Wednesday, December 10, 2014

Christmas Breakfast Yummies! - Swedish Tea Ring

In my novel, Land of My Dreams, heroine, Bonny Bryant, makes her family’s favorite Christmas breakfast when she visits Kieran MacDonell’s parents for the first time. I first learned to make a Swedish Tea Ring when I was in junior high Home Economics class. It has been a tradition in my family ever since. It’s a little time-consuming, but well worth the effort!

5 ½ - 6 ½ cups of flour
2 pkgs of Active Dry Yeast
2 Tbsp. suger
1 Tbsp salt
½ cup (1/2) stick of butter or margarine, softened
1 ¼ cups of very hot tap water

Combine 3 cups of flour, undissolved yeast, sugar, and salt in a large bowl. Stir well to blend. Add softened margarine and blend. Add hot tap water all at once and blend with an electric mixer at medium speed for 2 minutes. (I prefer to use my KitchenAid Mixer) Scrape sides of the bowl occasionally.

Add one more cup of flour. Beat with electric mixer at high speed for 1 minute or until thick and elastic. Scrape the sides of the bowl occasionally.

Stir in the remaining flour gradually with a wooden spoon. Use just enough flour to make a soft dough which leaves the sides of the bowl.  Turn out onto a floured board. Round up into a ball.

Divide the dough into two equal portions. Knead for 5-10 minutes or until dough is smooth and elastic. Cover with plastic wrap then a towel. Let rest for 15-20 minutes on board, then punch down.

While the dough is rising, prepare 2 pizza pans with shortening or non-stick spray. Melt two sticks of butter, and gather sugar (either brown or white, since it makes two tea rings, I do one with each, and also some cinnamon.)

One at a time, roll each ball of dough into a square on a floured board with a rolling pin. Cover with one stick of melted butter, staying away from the edges. Cover liberally with sugar and cinnamon and roll into a long roll, sealing the dough at the edges so the butter doesn’t all run out.

Form roll into a circle, sealing the ends together as much as possible to form a ring. With a pair of kitchen shears, cut the ring almost through into loops. Twist the loops around to form a wreath. (If your pan won’t hold each loop turned out, you may want to alternate two loops to the outside and two loops to the inside of the ring.)

This is a cold-rise dough. Brush the surface of the dough with vegetable oil, cover with plastic wrap,  and refrigerate for 2-48 hours.

When ready to bake, remove from refrigerator and let stand for 10 minutes. Preheat the oven to 375 degrees. Use an oiled toothpick to prick any bubbles in the dough just before baking. (If too much butter and sugar have seeped out into the pan, blot it with a paper towel before baking. It will start a fire in the bottom of the oven, I know from experience.)

Bake for 35-40 minutes, or until done. Bake on the lower rack for best results.

Remove from pan immediately. I use spatulas to get underneath and place it on a large round platter or a round circle of cardboard covered with aluminum foil.

Immediately drizzle with your favorite glaze. I use a simple glaze of powdered sugar with either water or lemon juice. Let cool.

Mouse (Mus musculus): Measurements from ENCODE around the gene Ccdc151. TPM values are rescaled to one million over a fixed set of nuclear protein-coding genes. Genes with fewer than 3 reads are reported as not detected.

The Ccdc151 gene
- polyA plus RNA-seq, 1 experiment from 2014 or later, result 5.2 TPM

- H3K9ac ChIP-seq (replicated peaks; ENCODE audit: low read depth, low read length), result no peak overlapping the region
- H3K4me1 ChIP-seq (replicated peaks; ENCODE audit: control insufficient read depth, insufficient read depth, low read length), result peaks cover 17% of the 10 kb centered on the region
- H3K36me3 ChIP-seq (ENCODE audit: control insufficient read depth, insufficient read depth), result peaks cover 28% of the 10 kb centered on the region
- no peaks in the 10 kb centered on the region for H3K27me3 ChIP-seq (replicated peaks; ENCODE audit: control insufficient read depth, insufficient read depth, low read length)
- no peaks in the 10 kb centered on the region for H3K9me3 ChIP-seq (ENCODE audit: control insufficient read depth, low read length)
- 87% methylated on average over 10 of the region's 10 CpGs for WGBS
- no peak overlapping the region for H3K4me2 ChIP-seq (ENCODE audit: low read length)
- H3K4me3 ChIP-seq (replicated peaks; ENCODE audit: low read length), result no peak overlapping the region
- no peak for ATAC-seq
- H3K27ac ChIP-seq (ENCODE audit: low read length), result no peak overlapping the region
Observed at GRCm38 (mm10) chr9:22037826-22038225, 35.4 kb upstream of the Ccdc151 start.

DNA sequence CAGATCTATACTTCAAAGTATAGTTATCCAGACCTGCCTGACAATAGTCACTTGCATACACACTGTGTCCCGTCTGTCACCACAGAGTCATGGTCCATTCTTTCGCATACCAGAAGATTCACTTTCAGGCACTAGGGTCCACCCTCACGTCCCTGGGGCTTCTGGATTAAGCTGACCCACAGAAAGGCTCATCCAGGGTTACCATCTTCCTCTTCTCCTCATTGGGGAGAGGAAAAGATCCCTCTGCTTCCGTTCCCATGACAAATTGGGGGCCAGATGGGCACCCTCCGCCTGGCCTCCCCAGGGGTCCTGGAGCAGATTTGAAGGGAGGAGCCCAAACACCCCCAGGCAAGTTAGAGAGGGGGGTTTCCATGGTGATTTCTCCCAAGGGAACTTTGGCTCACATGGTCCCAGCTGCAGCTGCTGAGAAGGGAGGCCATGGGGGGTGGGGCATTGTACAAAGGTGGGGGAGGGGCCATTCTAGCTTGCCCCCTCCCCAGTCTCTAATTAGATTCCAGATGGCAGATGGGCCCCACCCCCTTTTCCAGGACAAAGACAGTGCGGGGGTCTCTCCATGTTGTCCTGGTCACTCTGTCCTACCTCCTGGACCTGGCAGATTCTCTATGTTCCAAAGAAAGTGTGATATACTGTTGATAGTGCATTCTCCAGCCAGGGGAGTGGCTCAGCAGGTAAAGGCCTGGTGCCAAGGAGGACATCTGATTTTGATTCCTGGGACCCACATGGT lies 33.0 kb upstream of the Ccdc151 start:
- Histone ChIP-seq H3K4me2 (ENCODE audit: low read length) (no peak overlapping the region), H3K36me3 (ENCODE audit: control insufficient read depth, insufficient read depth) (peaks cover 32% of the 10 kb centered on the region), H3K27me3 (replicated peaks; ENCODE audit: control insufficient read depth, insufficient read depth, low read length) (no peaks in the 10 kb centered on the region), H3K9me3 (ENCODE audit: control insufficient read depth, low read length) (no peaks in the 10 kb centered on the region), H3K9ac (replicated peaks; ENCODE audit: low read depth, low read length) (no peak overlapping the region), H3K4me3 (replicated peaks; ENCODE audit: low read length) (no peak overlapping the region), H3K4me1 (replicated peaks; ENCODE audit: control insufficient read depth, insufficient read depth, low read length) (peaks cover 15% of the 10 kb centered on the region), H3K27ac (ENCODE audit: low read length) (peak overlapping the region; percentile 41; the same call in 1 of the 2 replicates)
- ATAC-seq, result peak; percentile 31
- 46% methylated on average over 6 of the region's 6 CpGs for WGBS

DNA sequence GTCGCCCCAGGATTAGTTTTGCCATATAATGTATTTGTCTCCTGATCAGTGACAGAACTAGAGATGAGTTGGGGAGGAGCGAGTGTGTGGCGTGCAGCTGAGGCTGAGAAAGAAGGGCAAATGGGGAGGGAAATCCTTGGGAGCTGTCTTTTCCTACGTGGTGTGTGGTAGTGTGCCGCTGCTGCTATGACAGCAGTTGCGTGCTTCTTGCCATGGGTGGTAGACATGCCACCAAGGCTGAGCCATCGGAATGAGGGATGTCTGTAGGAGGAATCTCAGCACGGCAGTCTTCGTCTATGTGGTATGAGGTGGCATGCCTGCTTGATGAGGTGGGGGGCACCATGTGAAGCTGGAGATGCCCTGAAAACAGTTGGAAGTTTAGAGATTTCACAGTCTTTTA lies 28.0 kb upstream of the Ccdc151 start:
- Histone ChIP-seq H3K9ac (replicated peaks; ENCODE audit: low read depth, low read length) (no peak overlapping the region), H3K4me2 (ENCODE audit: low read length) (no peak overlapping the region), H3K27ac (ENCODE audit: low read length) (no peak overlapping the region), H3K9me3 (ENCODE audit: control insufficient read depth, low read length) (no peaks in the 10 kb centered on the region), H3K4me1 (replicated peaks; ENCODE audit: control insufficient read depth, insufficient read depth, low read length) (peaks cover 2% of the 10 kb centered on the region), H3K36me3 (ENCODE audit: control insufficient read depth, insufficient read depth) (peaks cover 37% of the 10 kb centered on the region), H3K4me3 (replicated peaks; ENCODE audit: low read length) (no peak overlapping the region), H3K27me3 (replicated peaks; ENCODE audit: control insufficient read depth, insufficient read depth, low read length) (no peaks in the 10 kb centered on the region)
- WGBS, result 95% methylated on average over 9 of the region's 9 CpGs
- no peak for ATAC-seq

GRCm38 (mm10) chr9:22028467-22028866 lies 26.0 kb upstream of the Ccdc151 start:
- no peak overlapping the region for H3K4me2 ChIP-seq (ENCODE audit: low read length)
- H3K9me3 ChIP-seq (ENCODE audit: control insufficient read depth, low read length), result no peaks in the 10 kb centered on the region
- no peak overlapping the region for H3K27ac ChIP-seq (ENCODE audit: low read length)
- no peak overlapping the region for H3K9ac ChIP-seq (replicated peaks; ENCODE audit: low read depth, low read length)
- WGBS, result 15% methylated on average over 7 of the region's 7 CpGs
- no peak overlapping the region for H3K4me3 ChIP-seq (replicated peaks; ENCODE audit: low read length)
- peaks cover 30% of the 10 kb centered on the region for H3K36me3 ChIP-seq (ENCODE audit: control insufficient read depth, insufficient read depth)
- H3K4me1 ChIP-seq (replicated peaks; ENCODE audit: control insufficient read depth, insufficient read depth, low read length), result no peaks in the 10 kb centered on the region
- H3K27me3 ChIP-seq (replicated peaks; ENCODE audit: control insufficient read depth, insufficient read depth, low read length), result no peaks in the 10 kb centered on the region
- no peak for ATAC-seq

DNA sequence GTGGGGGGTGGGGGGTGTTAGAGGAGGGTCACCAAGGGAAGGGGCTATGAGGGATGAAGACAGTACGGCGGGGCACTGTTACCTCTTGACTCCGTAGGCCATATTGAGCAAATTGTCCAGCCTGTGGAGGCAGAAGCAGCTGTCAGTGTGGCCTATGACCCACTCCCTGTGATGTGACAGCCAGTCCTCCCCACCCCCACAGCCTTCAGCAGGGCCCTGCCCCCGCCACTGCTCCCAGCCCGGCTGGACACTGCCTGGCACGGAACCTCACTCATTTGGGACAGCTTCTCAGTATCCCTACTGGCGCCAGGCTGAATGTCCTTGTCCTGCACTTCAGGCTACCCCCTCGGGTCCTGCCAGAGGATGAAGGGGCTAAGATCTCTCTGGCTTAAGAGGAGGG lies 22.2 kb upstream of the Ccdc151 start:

I wrap it with aluminum foil and refrigerate until Christmas morning, then slice and either eat a room temperature or heat in the microwave. 

Merry Christmas!

About Norma Gail - 
Norma Gail’s debut contemporary Christian romance, Land of My Dreams, set in Scotland and New Mexico released in April 2014. She has led weekly women’s Bible studies for 19 years. Her devotionals, poetry have appeared at, the Stitches Thru Time blog, and in “The Secret Place.” She is a member of American Christian Fiction Writers, FaithWriters, and the New Mexico Christian Novelists. She is a former RN who lives in the mountains of New Mexico with her husband of 38 years. They have two adult children.

Connect wth Norma at:


  1. This looks delicious. Do you ever add dried fruit to the mix?

    1. I have added raisins. My family isn't into raisins or dried fruit, but personally, I think it would be wonderful. I would suggest making certain it is tucked inside as much as possible. I have had the resins burn a little on top.

  2. LOVE YOUR BOOK, Norma Gail. Highly recommend it!
    I make a Swedish Tea Ring very similar to yours only it calls for milk and instead of sugar and cinnamon on the butter - I use brown sugar and cinnamon. . .I've made this 'traditionally' for 35 years - giving them as gifts - having them for our Christmas breakfast and making sure our adult children have them for their Christmas breakfast each year. . .I missed a year and my siblings/nephews/nieces/children were up in arms about the fact I'd messed up. One year when homeschooling, I'd been teaching the kids some special FAMILY recipes and my son was in fourth grade at the time. He memorized the recipe and during the holidays he helped me make 125 of these to give out to family and friends. Our daughter wanted NO part of it. . .there are some great memories associated with this traditional recipe. Thanks for reminding me of so many. I'm also reminded it's about time to get started on making them for this year. Hugs.

    1. Thank you for your kind words about my book, Joy! I cannot imagine making 125! I have done 4 and thought that was enough work! Thank you for the reminder of how precious our Christmas memories are, and how important it is to pass them on!